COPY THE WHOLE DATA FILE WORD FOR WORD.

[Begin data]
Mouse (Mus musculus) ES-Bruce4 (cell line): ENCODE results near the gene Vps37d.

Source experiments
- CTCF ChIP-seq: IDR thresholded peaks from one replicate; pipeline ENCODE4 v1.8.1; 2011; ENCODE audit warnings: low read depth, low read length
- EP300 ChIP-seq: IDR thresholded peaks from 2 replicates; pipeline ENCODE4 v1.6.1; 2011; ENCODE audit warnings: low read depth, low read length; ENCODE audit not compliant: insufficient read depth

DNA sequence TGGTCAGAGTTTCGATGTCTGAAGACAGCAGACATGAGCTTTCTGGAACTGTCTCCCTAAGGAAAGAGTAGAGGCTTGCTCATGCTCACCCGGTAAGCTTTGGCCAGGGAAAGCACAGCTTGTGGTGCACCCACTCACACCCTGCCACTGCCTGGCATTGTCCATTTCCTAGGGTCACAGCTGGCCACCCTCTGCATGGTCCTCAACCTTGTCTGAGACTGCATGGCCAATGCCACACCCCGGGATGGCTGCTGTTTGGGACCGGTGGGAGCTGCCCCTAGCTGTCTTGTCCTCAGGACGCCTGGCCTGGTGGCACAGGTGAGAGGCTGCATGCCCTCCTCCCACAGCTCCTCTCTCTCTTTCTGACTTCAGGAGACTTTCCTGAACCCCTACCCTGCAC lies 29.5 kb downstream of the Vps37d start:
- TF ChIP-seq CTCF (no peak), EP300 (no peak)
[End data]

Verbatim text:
Mouse (Mus musculus) ES-Bruce4 (cell line): ENCODE results near the gene Vps37d.

Source experiments
- CTCF ChIP-seq: IDR thresholded peaks from one replicate; pipeline ENCODE4 v1.8.1; 2011; ENCODE audit warnings: low read depth, low read length
- EP300 ChIP-seq: IDR thresholded peaks from 2 replicates; pipeline ENCODE4 v1.6.1; 2011; ENCODE audit warnings: low read depth, low read length; ENCODE audit not compliant: insufficient read depth

DNA sequence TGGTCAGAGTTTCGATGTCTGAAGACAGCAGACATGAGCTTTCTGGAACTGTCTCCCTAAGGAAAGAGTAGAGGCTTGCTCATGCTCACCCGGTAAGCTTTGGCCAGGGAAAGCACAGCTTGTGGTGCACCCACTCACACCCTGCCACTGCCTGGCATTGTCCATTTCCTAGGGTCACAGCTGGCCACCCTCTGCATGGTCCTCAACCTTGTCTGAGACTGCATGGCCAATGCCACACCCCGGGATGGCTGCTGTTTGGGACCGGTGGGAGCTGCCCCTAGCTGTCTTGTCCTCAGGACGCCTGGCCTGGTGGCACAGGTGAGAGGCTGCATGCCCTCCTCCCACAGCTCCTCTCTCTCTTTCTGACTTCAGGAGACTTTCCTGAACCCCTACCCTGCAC lies 29.5 kb downstream of the Vps37d start:
- TF ChIP-seq CTCF (no peak), EP300 (no peak)